September 1, 2023


PODCAST: The century-long war for American conservatism, with Matthew Continetti (Niskanen Center, AUGUST 29, 2023)

In this podcast discussion, Continetti talks about the principal themes of The Right, including the proliferation of different varieties of politics that have appeared in right-wing intellectual and activist circles over the past century, the ongoing struggle for influence between the libertarian and traditionalist factions of conservatism, and the tensions between populist outsiders and governing-minded insiders. He analyzes the present political moment and the intellectual attempt to "reverse-engineer" Donald Trump's impulses and instincts into a coherent ideology through institutions like the Claremont Institute and Hillsdale College as well as the National Conservative movement. Continetti also describes the reasoning behind his decision to begin his account with the 1920s, the end of the Cold War's impact on the conservative movement, and the reasons why he thinks the political center-right and its institutions are following the same pattern of decline that the center-left underwent a decade ago.   [...]

Geoff Kabaservice: It seemed to me in reading your book that there was maybe a refinement on that last binary of more establishment conservatives versus populists. And that was that the "establishment" conservatives, if you can call them that -- that's a loaded term -- were interested in governing. That meant putting forward coherent policies. It meant building up national majorities to approve of their programs, and it meant some level of intellectual respectability as well. And those were not concerns of the opposing populist side, who tended to be anti-establishment, anti-authoritarian, maybe even nihilist in their desire for a complete break with the past and a fresh start. Does that sound more or less accurate?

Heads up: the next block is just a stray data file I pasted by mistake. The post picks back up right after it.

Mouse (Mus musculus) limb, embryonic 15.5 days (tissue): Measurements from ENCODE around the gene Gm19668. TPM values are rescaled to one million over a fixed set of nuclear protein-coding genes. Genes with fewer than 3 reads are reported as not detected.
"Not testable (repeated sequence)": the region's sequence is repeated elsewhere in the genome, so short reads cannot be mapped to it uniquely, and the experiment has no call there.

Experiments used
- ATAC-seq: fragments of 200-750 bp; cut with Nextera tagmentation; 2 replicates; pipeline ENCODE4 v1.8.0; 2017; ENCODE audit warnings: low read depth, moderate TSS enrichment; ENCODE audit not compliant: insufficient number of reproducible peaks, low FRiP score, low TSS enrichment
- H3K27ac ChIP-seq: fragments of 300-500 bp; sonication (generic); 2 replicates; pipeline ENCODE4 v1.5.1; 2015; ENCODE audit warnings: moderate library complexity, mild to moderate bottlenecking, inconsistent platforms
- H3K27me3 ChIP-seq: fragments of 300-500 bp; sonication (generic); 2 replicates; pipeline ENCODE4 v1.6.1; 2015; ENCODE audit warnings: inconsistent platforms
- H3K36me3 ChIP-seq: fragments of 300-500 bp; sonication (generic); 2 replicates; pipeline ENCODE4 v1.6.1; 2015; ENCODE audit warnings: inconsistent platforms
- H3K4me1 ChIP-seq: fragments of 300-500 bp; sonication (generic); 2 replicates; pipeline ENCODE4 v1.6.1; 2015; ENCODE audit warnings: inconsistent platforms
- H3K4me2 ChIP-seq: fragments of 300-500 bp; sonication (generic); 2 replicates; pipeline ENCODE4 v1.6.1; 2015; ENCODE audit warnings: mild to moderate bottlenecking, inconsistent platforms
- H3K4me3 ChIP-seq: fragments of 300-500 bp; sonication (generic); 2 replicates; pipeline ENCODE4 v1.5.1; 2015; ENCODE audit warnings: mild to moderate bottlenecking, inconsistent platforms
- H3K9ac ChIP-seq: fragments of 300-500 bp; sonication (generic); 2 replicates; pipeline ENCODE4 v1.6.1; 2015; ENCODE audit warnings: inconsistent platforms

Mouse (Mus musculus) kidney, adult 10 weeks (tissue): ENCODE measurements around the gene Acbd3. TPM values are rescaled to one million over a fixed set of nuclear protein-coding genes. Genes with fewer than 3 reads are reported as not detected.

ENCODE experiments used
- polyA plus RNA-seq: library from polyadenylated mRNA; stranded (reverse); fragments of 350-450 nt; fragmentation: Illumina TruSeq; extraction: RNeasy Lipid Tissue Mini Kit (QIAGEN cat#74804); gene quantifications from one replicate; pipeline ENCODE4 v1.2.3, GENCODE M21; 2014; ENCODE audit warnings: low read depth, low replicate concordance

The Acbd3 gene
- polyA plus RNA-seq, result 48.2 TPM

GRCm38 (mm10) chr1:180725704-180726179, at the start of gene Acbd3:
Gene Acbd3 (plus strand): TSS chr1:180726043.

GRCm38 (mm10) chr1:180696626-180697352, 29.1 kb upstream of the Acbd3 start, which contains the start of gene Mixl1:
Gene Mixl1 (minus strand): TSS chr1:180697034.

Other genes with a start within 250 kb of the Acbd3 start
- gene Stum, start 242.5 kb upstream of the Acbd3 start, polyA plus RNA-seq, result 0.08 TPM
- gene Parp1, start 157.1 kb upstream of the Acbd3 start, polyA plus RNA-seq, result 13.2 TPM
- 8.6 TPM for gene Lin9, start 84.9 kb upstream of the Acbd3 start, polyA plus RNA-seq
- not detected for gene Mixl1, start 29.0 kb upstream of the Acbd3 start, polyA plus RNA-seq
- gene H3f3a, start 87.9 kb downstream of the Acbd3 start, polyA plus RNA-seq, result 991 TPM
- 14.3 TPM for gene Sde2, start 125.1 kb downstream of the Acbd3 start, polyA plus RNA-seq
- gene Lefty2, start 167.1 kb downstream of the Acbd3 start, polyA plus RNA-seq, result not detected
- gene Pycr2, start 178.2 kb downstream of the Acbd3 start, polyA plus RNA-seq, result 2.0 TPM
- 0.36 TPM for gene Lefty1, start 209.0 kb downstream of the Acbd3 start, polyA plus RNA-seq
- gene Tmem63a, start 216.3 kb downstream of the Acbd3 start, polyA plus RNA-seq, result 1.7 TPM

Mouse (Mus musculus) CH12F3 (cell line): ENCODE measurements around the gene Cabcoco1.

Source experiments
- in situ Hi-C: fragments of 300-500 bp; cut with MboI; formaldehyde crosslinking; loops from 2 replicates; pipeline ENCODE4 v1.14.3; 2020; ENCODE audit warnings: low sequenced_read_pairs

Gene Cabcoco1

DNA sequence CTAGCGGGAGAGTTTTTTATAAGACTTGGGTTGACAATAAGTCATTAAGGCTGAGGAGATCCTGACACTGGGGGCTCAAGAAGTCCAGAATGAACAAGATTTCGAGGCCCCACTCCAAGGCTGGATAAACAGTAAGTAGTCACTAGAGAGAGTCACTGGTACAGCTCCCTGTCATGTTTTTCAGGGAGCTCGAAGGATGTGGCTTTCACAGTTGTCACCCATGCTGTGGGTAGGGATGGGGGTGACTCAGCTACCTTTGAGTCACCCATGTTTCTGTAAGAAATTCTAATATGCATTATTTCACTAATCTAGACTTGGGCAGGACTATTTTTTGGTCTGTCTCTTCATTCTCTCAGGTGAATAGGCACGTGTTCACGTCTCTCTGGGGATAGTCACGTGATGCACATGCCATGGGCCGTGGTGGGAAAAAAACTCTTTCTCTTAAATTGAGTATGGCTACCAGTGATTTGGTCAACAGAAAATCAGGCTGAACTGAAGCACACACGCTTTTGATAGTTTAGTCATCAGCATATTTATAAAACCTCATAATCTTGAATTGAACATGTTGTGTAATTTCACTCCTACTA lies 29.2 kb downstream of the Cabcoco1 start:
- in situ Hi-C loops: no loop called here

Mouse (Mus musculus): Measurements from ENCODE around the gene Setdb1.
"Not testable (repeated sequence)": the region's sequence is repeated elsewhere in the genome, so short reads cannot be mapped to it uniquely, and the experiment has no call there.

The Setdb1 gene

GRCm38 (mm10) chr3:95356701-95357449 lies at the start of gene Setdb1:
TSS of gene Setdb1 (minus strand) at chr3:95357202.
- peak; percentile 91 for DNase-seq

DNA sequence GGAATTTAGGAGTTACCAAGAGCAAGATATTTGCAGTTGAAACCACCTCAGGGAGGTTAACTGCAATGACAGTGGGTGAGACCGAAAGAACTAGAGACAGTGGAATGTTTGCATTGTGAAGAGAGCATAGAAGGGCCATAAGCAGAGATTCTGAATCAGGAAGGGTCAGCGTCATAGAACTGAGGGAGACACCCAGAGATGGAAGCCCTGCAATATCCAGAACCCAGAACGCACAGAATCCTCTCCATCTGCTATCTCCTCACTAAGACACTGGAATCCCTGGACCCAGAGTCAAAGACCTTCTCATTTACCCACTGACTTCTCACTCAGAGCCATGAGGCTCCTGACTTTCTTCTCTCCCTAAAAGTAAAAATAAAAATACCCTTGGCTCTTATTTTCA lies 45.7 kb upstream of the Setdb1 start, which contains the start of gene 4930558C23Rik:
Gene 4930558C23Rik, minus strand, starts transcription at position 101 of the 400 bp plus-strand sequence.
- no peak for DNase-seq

Matthew Continetti: I think another way to characterize it would be to say that the conservative intellectuals were interested in basically playing by the rules of twentieth-century American politics and media, and so they did care about respectability. They did care about being able to go toe-to-toe with the best minds on the Left. They did care about persuasion of the middle that has decided elections in the United States in order to reinforce their governing majorities.

Whereas the outsiders, the populists, they were much more interested always in changing the rules or even substituting a new set of rules for the ones that we have had over the last hundred years. And so that gave them a radical touch that was missing from many of the intellectuals.

Given the hostility of the Deep State (AKA: the American citizenry, our system, and our institutions), it is natural for the Right/Left to be nihilist.  

Posted by at September 1, 2023 6:31 AM